Costa Rica will receive $ 60 million from the World Bank over the next five years, in recognition of the reduction of greenhouse gas emissions and for the protection of forests. The World Bank revealed today during an event in Brussels that Costa Rica would be among the countries that will receive the financing. After Chile, it would be the second country in the region to receive this type of funds.
“This award is a testament to the country’s strong commitment to addressing the impacts of climate change, conserving vital ecosystems, and supporting sustainable development,” said Oscar Avalle, World Bank representative in Costa Rica and El Salvador.
In the case of Costa Rica, the payment of the $ 60 million will be made in three tracts, in recognition of the capture of 12 million tons of carbon dioxide equivalent: First payment in 2021, for 3.4 million metric tons caught between 2018 and 2019. Second payment in 2022, for 3.4 million metric tons caught between 2020 and 2021. Third payment in 2025, for 5.2 million metric tons caught between 2022 and 2024. However, the country could have the revenues more quickly if the committed carbon emissions are captured in a faster way in the indicated period.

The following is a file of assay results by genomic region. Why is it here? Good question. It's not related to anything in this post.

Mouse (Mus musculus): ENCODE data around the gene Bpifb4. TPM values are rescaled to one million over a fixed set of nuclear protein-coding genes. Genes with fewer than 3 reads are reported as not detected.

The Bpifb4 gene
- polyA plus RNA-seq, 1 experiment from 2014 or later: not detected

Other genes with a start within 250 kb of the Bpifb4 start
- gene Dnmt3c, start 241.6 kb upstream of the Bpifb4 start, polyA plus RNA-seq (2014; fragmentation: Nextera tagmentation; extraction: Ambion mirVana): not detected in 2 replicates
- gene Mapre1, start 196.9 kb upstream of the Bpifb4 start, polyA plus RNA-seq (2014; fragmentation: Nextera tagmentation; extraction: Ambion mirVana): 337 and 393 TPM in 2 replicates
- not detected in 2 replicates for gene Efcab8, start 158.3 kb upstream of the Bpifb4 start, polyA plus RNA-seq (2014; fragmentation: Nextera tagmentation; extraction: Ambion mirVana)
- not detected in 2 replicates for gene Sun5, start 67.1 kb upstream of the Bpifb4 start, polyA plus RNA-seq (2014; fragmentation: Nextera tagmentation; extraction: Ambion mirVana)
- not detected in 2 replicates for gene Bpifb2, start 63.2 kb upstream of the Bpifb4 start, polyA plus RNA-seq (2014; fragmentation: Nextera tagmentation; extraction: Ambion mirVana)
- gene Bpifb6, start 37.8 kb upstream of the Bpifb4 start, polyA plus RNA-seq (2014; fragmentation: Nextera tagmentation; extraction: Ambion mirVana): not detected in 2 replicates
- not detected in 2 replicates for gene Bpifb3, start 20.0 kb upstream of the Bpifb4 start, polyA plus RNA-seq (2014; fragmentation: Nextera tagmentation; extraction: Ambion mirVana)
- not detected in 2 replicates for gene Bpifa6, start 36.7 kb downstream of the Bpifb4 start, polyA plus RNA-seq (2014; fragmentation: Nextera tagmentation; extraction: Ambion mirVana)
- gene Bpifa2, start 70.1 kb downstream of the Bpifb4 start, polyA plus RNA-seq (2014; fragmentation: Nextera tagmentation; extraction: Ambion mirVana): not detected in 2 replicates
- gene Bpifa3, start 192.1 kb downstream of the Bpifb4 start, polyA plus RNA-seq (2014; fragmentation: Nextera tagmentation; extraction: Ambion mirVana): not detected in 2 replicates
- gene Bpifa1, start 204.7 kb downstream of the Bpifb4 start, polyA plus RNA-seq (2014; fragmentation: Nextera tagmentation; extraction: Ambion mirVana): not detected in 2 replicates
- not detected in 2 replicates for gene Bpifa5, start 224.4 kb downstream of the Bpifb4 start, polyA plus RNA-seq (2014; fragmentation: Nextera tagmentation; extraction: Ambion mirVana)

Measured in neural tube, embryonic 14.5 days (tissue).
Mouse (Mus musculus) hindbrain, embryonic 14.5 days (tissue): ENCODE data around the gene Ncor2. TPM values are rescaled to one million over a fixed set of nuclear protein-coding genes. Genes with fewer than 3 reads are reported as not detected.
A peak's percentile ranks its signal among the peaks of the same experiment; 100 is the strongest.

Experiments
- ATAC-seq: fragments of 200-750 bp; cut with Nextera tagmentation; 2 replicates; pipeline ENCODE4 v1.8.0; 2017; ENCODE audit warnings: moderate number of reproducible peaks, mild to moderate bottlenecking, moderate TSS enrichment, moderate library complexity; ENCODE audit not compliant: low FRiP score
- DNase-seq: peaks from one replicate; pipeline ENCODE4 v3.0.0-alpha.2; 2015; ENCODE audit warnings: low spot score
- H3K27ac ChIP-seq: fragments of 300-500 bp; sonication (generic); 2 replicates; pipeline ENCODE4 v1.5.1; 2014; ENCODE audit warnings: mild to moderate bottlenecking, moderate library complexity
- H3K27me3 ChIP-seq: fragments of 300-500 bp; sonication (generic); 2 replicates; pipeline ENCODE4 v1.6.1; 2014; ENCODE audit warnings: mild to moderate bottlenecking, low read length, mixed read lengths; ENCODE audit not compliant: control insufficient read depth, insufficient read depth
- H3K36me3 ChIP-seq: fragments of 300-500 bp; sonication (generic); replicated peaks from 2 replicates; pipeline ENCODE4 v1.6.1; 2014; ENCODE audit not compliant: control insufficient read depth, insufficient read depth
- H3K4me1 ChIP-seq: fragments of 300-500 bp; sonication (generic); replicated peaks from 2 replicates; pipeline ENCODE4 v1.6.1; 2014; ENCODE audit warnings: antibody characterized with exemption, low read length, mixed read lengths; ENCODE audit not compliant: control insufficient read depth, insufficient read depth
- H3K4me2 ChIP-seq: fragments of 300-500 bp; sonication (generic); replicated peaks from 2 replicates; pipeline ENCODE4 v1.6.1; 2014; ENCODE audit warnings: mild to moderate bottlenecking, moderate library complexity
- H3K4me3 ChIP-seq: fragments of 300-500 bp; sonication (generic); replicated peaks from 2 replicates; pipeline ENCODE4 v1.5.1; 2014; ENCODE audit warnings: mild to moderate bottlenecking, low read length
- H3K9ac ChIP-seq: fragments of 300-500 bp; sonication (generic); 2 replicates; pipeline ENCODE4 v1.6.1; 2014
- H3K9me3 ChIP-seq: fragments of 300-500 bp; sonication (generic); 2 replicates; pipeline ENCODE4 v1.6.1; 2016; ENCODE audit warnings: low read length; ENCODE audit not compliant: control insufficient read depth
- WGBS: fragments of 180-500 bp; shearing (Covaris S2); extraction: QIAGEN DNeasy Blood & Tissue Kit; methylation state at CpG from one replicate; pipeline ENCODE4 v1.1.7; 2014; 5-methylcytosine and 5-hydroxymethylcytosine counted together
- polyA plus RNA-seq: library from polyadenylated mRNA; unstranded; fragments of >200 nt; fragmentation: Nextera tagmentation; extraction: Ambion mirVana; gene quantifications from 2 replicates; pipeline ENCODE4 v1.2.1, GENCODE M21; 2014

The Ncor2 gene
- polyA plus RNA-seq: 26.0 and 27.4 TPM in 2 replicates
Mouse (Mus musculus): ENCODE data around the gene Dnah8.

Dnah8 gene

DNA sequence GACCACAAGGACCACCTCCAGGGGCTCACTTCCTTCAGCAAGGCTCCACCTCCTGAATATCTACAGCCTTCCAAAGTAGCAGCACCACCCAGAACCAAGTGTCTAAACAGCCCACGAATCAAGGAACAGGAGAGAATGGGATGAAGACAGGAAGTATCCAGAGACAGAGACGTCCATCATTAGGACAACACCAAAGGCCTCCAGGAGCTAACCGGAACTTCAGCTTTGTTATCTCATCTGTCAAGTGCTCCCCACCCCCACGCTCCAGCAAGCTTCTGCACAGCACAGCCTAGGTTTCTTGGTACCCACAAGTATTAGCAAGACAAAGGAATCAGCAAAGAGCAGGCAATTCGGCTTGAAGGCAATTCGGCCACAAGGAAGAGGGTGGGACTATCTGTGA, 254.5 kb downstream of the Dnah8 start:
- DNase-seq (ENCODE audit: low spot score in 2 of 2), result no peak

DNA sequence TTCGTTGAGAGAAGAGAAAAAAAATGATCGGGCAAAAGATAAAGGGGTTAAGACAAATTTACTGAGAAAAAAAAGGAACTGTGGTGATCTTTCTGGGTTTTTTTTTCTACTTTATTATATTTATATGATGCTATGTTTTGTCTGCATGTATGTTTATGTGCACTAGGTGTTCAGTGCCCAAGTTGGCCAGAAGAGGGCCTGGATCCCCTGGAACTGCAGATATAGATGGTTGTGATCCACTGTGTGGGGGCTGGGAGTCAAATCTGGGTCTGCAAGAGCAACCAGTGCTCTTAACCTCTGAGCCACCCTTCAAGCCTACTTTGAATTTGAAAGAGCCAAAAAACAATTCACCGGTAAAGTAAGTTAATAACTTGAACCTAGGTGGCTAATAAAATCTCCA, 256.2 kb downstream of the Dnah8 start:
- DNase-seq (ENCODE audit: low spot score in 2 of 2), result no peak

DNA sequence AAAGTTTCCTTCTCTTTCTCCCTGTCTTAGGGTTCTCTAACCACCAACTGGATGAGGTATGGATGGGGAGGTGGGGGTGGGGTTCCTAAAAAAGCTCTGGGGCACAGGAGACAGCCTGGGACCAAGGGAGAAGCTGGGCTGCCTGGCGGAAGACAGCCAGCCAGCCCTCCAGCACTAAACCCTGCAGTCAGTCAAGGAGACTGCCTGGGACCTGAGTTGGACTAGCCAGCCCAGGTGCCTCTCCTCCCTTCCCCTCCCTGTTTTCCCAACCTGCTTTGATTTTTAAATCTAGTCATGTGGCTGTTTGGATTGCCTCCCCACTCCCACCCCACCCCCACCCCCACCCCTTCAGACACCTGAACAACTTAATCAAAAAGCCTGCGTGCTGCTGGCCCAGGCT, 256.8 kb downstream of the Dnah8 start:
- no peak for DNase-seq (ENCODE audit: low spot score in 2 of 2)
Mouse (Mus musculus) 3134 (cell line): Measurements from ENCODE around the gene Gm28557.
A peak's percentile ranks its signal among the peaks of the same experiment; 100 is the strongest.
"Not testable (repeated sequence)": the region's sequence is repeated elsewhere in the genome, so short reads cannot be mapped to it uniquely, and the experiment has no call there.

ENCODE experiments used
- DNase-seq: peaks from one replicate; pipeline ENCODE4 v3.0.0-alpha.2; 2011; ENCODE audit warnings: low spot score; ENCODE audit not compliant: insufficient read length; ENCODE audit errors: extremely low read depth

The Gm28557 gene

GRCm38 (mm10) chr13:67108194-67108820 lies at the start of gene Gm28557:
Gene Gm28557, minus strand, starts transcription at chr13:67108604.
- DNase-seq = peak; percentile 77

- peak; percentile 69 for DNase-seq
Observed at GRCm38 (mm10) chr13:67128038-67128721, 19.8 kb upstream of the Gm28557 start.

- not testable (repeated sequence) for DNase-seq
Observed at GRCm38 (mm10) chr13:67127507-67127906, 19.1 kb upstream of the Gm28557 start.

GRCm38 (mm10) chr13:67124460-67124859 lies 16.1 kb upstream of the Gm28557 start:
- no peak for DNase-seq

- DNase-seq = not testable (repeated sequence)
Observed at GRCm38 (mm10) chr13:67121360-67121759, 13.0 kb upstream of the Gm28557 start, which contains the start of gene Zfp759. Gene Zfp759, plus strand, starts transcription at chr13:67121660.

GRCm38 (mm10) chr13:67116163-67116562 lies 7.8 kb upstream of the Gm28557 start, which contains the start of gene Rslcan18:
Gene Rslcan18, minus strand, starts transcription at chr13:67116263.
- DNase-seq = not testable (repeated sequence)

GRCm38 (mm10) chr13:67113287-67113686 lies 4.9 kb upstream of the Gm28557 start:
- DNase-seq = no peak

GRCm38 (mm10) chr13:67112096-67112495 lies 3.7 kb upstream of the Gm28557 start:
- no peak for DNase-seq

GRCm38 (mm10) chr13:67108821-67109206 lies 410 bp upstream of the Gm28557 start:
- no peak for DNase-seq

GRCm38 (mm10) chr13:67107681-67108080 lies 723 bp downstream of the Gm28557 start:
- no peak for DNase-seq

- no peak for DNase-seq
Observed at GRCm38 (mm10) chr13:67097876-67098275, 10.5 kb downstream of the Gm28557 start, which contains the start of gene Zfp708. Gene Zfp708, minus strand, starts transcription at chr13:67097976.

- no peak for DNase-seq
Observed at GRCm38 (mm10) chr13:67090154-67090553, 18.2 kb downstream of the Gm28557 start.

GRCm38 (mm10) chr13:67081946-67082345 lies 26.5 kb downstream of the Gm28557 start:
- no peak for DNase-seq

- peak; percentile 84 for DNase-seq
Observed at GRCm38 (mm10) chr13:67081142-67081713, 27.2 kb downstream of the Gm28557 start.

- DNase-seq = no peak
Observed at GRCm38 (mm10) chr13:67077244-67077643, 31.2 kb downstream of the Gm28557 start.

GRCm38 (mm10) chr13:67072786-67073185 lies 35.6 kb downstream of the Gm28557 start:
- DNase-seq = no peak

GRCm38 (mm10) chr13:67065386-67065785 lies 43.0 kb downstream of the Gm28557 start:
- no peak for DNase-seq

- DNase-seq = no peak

The funds come from the Agreement on Payment for Emission Reductions with the Cooperative Fund for Carbon in Forests, known as ERPA (Emission Reduction Purchase Agreement, for its acronym in English) between the Government of Costa Rica and the Cooperative Fund for Carbon of the Forests (FCPF) which is administered by the World Bank.
Women and Indigenous communities
The funds will go to individuals and organizations that own forest land who voluntarily wish to participate in the program. President Carlos Alvarado said that in particular they will benefit key populations such as indigenous territories with forests, as well as organized groups of women and youth that carry out conservation actions, but that due to their conditions do not own the land. “Support like these helps us to involve more and more people in the difficult task of reducing our carbon emissions,” Alvarado said.
The agreement follows the Pay for Results methodology and also includes institutional actions to address the main factors that affect deforestation and forest degradation, such as addressing fires and illegal logging.
The Ministry of Environment and Energy (MINAE) will be the entity in charge of executing the Program through the National Forestry Financing Fund (FONAFIFO) and the National System of Conservation Areas (SINAC).
“This agreement offers new incentives that will help expand participation in these programs, particularly in rural communities where forests play a fundamental economic role; to achieve a more productive approach to forestry and to strengthen monitoring and coordination between agencies,”said Andrea Meza, Minister of Environment and Energy.